Obsessive Compulsive Disorder
Obsessive Compulsive Disorder – OCD is characterized by compulsive behaviours that are hard to understand at times. In OCD, people attempt to avoid disturbing thoughts that are difficult to stop obsessions by doing compulsive behaviours that don't always appear to make a lot of sense.
Obsessions may include:
that you will be harmed or considered flawed in some important way,
that someone else will be harmed by you,
about germs, pollution or contaminants,
about you or someone you love contracting diseases, or Others
Compulsions may include:
washing or cleaning,
situations or people, or Others
While at times these compulsive behaviours can lead to positive outcomes, such as very clean houses or perfectionist work behaviours, many of the compulsive behaviours or "rituals" are difficult to understand by even those who are doing them. Friends and family often think a person with OCD should just "stop" doing the rituals. However, much evidence suggests that OCD does not just go away over time, despite the best intentions of people struggling with the disorder. Often people with the disorder report feeling they can't imagine stopping the behaviours and feeling hopeless that anyone will be able to help them.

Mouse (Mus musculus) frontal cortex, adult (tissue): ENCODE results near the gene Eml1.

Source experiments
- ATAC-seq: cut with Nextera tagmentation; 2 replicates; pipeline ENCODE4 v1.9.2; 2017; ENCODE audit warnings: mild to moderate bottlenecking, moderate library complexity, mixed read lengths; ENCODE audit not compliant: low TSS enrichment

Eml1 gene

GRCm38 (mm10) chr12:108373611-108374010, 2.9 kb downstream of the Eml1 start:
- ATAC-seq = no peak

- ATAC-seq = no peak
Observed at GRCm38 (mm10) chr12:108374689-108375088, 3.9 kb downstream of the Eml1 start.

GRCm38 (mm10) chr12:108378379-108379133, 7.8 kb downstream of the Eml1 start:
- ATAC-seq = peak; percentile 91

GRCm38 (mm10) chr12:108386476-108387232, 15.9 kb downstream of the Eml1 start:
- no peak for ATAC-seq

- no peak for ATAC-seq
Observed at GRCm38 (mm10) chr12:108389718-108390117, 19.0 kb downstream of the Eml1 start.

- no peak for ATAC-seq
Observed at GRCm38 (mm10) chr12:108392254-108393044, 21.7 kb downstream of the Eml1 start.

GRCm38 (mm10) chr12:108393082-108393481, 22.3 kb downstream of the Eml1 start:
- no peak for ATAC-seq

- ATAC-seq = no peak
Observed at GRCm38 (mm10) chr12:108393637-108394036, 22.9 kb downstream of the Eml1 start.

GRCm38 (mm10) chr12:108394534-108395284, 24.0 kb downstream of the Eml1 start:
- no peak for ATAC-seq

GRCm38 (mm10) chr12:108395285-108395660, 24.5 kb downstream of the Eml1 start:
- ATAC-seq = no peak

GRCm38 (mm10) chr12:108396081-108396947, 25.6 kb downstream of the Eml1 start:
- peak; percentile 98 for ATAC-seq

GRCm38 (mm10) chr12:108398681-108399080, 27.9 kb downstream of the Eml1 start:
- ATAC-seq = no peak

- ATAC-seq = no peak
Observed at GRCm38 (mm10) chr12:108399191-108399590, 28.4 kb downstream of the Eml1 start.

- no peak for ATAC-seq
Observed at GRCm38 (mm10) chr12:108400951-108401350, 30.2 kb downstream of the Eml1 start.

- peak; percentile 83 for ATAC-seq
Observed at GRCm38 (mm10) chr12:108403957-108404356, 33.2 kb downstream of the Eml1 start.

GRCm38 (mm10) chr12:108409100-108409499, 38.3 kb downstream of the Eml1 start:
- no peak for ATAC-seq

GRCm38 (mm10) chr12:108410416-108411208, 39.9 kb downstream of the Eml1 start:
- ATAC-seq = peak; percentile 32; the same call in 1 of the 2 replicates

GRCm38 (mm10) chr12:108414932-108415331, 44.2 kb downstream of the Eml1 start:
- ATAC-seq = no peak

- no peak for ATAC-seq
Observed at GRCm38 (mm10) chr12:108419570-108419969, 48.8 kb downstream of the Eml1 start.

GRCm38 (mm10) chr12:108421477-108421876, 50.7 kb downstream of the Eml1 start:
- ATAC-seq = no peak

Unfortunately, people with OCD may be struggling unnecessarily. The good news is that behavioural and psychoactive (e.g., SSRIs) treatments can be extremely helpful. In fact, behavioural treatments, such as exposure therapy with response prevention (ET/RP), have been shown in research to work for about 75% of the people who complete it. Also, people who complete the treatment, report a strong reduction in the compulsions and obsessions they experience. ET/RP involves an intensive outpatient treatment model that requires a strong commitment by the participants but can be completed in about 4 weeks. Eye Movement Desensitization and Reprocessing (EMDR) may also be incorporated into the treatment of OCD.
Trichotillomania is a disorder that most traditionally involves pulling the hair from one's body (e.g., eyebrows, arms, head), often during times of stress and anxiety. In addition to hair pulling, some people with Trichotillomania symptoms pick their skin compulsively. While hair pulling and skin picking may seem difficult to understand, ET/RP treatment strategies can also be helpful in managing this disorder.
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